Fabrics factsClothes quiz
Which animal's hair is used to make angora wool?
Rabbit. 90% of Angora fur is produced in China, where more than 50 million Angora rabbits grow 2,500–3,000 tonnes of angora wool per year. Angora is known for its softness, silky texture, and what knitters refer to as a halo (fluffiness). It is much warmer and lighter than wool due to the hollow core of the angora fibre.
Which animal's hair is a source of mohair?
Angora goats have been in Central Asia since the Paleolithic. They produce the luxury fibre known as mohair. It is lustrous and shiny, warm in winter as it has excellent insulating properties, while remaining cool in summer due to its moisture wicking properties. Today, South Africa is the world's largest mohair producer, producing around 50% of the total world production.
Which material of the followings during stretching does thicker become perpendicular to the applied force?
Paper. Auxetics are structures or materials that have a negative Poisson's ratio. When stretched, they become thicker perpendicular to the applied force. This occurs due to their particular internal structure and the way this deforms when the sample is uniaxially loaded. Auxetics can be single molecules, crystals, or a particular structure of macroscopic matter.
What is muslin made of?
Cotton. A muslin is a delicate cotton fabric. It has been imported to Europe from India since the Roman times. A legend has it that an ounce of muslin used to sell in Rome for an ounce of gold. The word "Muslin" is derived from the ancient port town "Maisolos", today Machilipatnam in Andra Pradesh, India.
Which animal's hair is used to make cashmere?
Goat. Common usage defines the fibre as a wool, but in fact it is a hair, and this is what gives it its unique characteristics as compared to sheep's wool (a hair has a hollow core, while wool does not). Cashmere has been manufactured in Nepal and Kashmir for thousands of years.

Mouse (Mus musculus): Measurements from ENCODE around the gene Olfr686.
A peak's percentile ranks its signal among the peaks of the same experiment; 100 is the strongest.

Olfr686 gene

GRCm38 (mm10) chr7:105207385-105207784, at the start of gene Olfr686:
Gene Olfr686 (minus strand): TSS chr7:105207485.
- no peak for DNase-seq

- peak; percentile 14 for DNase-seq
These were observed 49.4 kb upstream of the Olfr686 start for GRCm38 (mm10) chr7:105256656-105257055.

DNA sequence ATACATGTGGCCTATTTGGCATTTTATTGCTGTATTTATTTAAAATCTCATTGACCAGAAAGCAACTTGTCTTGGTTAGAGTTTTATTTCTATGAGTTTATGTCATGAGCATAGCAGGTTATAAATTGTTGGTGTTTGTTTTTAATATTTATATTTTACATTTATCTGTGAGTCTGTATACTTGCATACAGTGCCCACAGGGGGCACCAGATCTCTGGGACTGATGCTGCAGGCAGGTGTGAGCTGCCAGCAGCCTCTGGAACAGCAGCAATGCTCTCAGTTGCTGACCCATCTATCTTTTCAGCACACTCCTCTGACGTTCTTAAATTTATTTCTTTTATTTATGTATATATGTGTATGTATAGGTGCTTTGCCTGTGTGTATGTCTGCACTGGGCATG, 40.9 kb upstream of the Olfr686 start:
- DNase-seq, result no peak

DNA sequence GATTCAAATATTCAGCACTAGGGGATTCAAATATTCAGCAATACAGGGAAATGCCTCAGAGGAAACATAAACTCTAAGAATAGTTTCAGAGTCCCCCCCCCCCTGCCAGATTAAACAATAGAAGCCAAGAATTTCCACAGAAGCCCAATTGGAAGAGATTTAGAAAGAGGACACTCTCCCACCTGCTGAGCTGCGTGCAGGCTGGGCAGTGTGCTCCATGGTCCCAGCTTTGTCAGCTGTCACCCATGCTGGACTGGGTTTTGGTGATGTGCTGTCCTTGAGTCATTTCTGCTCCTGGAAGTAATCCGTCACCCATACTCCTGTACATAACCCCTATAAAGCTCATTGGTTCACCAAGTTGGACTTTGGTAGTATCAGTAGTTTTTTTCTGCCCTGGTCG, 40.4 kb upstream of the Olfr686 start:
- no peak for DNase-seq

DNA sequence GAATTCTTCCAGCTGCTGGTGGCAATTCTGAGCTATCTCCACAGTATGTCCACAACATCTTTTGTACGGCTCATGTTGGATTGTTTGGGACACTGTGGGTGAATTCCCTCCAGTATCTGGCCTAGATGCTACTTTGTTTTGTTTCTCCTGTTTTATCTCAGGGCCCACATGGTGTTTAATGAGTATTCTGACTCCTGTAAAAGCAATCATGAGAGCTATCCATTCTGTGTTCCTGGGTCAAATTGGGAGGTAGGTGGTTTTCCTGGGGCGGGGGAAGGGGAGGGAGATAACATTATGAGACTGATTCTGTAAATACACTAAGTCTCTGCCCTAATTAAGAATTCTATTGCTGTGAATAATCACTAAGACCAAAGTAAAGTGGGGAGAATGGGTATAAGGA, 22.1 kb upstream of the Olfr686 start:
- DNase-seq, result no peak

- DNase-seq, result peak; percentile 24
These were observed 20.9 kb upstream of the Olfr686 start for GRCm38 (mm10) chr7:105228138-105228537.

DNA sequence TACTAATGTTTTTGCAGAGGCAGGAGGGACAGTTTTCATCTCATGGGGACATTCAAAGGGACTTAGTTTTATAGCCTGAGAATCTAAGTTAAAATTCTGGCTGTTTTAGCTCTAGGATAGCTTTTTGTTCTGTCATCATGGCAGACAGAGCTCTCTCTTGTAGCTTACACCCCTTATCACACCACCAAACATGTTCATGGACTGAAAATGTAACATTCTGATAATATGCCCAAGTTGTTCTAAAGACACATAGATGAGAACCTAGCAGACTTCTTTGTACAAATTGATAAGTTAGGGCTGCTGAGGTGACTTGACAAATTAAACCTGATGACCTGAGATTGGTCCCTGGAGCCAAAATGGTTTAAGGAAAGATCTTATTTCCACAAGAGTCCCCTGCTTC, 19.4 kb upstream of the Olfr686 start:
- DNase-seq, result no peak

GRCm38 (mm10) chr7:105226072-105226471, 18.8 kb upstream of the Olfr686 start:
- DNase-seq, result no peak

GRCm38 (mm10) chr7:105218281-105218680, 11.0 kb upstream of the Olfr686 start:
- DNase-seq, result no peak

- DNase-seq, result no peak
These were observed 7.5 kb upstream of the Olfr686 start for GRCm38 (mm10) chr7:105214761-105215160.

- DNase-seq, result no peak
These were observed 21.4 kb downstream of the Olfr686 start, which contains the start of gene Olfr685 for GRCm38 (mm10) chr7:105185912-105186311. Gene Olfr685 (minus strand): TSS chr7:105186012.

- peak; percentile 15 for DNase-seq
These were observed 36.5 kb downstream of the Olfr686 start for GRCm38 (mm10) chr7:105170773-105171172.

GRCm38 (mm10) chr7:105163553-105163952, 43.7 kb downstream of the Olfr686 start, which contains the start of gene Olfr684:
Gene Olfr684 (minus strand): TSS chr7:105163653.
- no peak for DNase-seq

What is the name of this openwork embroidery technique?
Drawn thread work is a form of counted-thread embroidery based on removing threads from the warp and/or the weft of a piece of even-weave fabric. The remaining threads are grouped or bundled together into a variety of patterns. The more elaborate styles of drawn thread work use a variety of other stitches and techniques, but the drawn thread parts are their most distinctive element.
Where does the fabric "damask" come from?
China. Damask was first produced in China. Its use spread over India, Persia and Syria on the Silk Road to Europe. Damasks derive their name from the city of Damascus-in that period a large city active both in trading (as part of the silk road) and in manufacture. Damasks became scarce after the 9th century outside Islamic Spain, but were revived in some places in the 13th century.